Freedom: From Collectivist to Individualist Structures and Realities

Freedom: From Collectivist to Individualist Structures and Realities

Collectively-imposed standards were dominant in most societies for many centuries. In Europe, we can look to the old days when church bells governed daily life (especially in John Calvin’s Geneva). Among the Catholics there were similar (though not as stringent) calls to prayer as well as a weekly ritual of church attendance and a yearly calendar of religious celebrations and holidays. Even further back, we can find the powerfully-imposed standards in Judaism (that are still to be found in the more conservative branches of Judaism).

Today, we still witness the strong role played by standards in Islamic countries. I remember hearing pronouncements beamed over loud speakers from the high minarets in Istanbul when I was working in Turkey. These words of divinity were very impressive (especially for me as a person who grew up in a highly secular community in California). The exertion of standards coming from the minaret would seem to say much about how those who are observant should schedule their day and conduct their life. These pronouncements are a daily reminder to observants Muslims (as if they are not already fully aware of their duties).

As a respectful (but naïve) nonobservant, I find myself amazed at (and appreciative of) the way these powerful Islamic standards seem to culminate in the religious pilgrimage to Mecca during the observance of Ramadan. The remarkable flow of the Islamic faithful around a square is miraculous—what chaos and complexity theorists would describe as a self-organizing system: no formal choreography or organizing group. Powerfully organizing and deeply-shared standards of conduct are fully operational in this Mecca gathering.

What about standards in contemporary secular societies? Certainly, there was the structure imposed on work life during much of the 20th Century – when the modern, industrial era was dominant in Europe, North America and many other “developed” countries. The 9 to 5 work day was normative, as was the weekend. While premodern societies typically did not (and still do not) have a regular work day, there are standards in the modern world. Many premodern societies have relied heavily on the extraction of natural resources (lumber, minerals, fish) or the cultivate of plants and raising of domesticated animals (agriculture). In these societies, the work day typically begins at dawn and ends at dusk. Work is often dictated by seasonal patterns (heat, moisture, wind, etc.) rather than an arbitrarily-imposed standard work day.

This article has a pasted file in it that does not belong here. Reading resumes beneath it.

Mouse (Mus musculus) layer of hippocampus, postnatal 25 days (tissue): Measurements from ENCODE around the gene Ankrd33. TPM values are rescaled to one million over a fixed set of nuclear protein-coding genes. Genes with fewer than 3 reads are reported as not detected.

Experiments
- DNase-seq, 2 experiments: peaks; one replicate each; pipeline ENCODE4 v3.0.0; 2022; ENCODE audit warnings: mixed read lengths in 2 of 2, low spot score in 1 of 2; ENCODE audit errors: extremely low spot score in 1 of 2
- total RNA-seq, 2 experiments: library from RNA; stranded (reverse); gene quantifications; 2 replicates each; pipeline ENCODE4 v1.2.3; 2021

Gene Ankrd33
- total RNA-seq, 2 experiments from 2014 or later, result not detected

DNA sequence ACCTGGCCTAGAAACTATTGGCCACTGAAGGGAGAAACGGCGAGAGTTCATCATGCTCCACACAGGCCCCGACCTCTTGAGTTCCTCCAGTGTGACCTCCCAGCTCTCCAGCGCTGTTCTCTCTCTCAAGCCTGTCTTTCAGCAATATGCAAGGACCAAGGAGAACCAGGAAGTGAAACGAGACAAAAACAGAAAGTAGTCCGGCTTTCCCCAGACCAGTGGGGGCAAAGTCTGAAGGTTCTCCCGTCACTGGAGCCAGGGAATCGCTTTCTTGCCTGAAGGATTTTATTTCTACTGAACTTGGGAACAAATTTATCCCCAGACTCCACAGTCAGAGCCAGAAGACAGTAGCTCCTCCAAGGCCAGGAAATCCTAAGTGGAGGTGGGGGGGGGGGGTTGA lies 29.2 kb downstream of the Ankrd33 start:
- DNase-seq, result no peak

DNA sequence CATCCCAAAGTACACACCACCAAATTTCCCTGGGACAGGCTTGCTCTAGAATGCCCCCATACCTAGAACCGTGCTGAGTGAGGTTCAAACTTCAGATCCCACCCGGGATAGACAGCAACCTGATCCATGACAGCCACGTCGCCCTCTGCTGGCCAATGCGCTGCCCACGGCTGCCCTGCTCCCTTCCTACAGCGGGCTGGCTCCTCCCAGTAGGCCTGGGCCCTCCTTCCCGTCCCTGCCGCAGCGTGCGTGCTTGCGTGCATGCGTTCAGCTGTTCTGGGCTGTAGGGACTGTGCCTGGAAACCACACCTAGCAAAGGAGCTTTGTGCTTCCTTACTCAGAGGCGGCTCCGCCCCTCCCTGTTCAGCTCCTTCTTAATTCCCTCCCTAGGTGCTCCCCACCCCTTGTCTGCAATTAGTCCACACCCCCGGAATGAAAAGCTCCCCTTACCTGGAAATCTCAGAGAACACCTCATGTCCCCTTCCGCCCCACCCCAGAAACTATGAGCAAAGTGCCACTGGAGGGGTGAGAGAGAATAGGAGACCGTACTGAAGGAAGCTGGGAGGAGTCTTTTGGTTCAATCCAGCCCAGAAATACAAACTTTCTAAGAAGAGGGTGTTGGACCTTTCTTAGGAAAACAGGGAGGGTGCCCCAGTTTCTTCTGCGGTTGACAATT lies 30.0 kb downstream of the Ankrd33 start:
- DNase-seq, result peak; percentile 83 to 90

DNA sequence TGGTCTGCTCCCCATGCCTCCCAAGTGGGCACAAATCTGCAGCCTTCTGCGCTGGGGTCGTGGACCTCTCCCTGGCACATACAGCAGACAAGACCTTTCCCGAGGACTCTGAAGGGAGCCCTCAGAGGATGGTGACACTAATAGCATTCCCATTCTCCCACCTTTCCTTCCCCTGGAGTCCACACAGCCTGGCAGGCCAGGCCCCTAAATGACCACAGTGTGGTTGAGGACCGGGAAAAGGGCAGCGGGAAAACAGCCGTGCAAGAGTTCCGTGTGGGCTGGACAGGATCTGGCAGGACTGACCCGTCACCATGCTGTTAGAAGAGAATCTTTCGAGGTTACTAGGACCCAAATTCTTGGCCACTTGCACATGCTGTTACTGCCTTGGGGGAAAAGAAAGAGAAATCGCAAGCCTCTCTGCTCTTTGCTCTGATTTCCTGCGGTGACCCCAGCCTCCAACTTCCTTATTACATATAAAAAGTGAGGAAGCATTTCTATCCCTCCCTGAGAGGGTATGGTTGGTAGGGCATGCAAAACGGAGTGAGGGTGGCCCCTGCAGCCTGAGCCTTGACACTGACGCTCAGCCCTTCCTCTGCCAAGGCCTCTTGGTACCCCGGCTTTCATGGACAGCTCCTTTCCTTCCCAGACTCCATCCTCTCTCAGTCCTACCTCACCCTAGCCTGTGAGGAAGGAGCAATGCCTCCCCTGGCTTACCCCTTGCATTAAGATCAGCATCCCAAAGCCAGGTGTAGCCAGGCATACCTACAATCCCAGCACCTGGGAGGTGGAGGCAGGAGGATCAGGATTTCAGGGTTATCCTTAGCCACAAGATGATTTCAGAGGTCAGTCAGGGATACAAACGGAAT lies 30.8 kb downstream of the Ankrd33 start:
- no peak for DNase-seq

Even older premodern societies (that are rare today) relied on hunting and gathering, with tribes being nomadic, traveling with the food source or with changing weather conditions. There was little imposed structure in each the agrarian or hunter-gatherer societies, other than a keen awareness of the shifting nature of the environment in which members of the society lived and worked. There certainly are rituals and patterns in these societies, but the structure is usually informally imposed (“tradition!”) and adjustable (dancing with the environment).

Perhaps, we shouldn’t go too far in accepting this analysis of structure in premodern societies. The structure might more closely resemble late 19th Century music in the Western World – the structure is provided through the narrative being offered around a fire, during a dinner or while sipping on some mind or mood-altering libation. In the hunter-gatherer society, a compelling narrative is particularly appropriate since the traditions of this society are embedded in their culture, rather than in any one specific location (which is more often the case in an agrarian society). Perhaps the narrative of journey in a hunter-gatherer society is comparable to the narrative of journey in a Richard Strauss tone-poem.

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About the Author

William Bergquist

William BergquistWilliam Bergquist, Ph.D. An international coach and consultant, professor in the fields of psychology, management and public administration, author of more than 45 books, and president of a graduate school of psychology. Dr. Bergquist consults on and writes about personal, group, organizational and societal transitions and transformations. His published work ranges from the personal transitions of men and women in their 50s and the struggles of men and women in recovering from strokes to the experiences of freedom among the men and women of Eastern Europe following the collapse of the Soviet Union. In recent years, Bergquist has focused on the processes of organizational coaching. He is coauthor with Agnes Mura of coachbook, co-founder of the International Journal of Coaching in Organizations and co-founder of the International Consortium for Coaching in Organizations. His graduate school (The Professional School of Psychology: www.psychology.edu) offers Master and Doctoral degrees in both clinical and organizational psychology to mature, accomplished adults.

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